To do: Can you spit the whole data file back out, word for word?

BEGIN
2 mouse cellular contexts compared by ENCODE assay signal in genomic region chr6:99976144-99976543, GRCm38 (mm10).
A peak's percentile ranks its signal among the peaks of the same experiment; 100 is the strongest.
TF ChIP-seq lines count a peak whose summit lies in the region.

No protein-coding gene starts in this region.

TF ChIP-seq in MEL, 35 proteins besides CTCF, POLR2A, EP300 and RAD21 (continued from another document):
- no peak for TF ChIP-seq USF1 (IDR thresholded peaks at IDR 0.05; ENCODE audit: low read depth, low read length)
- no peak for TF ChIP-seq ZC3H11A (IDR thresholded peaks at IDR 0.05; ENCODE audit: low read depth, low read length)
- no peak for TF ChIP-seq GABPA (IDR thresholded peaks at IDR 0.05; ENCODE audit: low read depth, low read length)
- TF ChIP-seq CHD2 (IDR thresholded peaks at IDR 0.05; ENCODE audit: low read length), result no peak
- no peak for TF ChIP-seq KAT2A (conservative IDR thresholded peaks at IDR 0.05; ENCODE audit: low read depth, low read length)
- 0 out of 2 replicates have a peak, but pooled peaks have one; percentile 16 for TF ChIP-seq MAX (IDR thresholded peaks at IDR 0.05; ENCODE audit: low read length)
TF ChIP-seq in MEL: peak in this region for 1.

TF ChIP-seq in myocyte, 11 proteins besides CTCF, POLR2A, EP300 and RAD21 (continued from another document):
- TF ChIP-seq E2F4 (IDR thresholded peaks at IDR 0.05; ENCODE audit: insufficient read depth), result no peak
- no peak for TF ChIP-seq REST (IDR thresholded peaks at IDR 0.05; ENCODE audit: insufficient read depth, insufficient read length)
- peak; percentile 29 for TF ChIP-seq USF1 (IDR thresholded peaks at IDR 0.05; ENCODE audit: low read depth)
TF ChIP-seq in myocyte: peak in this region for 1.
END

2 mouse cellular contexts compared by ENCODE assay signal in genomic region chr6:99976144-99976543, GRCm38 (mm10).
A peak's percentile ranks its signal among the peaks of the same experiment; 100 is the strongest.
TF ChIP-seq lines count a peak whose summit lies in the region.

No protein-coding gene starts in this region.

TF ChIP-seq in MEL, 35 proteins besides CTCF, POLR2A, EP300 and RAD21 (continued from another document):
- no peak for TF ChIP-seq USF1 (IDR thresholded peaks at IDR 0.05; ENCODE audit: low read depth, low read length)
- no peak for TF ChIP-seq ZC3H11A (IDR thresholded peaks at IDR 0.05; ENCODE audit: low read depth, low read length)
- no peak for TF ChIP-seq GABPA (IDR thresholded peaks at IDR 0.05; ENCODE audit: low read depth, low read length)
- TF ChIP-seq CHD2 (IDR thresholded peaks at IDR 0.05; ENCODE audit: low read length), result no peak
- no peak for TF ChIP-seq KAT2A (conservative IDR thresholded peaks at IDR 0.05; ENCODE audit: low read depth, low read length)
- 0 out of 2 replicates have a peak, but pooled peaks have one; percentile 16 for TF ChIP-seq MAX (IDR thresholded peaks at IDR 0.05; ENCODE audit: low read length)
TF ChIP-seq in MEL: peak in this region for 1.

TF ChIP-seq in myocyte, 11 proteins besides CTCF, POLR2A, EP300 and RAD21 (continued from another document):
- TF ChIP-seq E2F4 (IDR thresholded peaks at IDR 0.05; ENCODE audit: insufficient read depth), result no peak
- no peak for TF ChIP-seq REST (IDR thresholded peaks at IDR 0.05; ENCODE audit: insufficient read depth, insufficient read length)
- peak; percentile 29 for TF ChIP-seq USF1 (IDR thresholded peaks at IDR 0.05; ENCODE audit: low read depth)
TF ChIP-seq in myocyte: peak in this region for 1.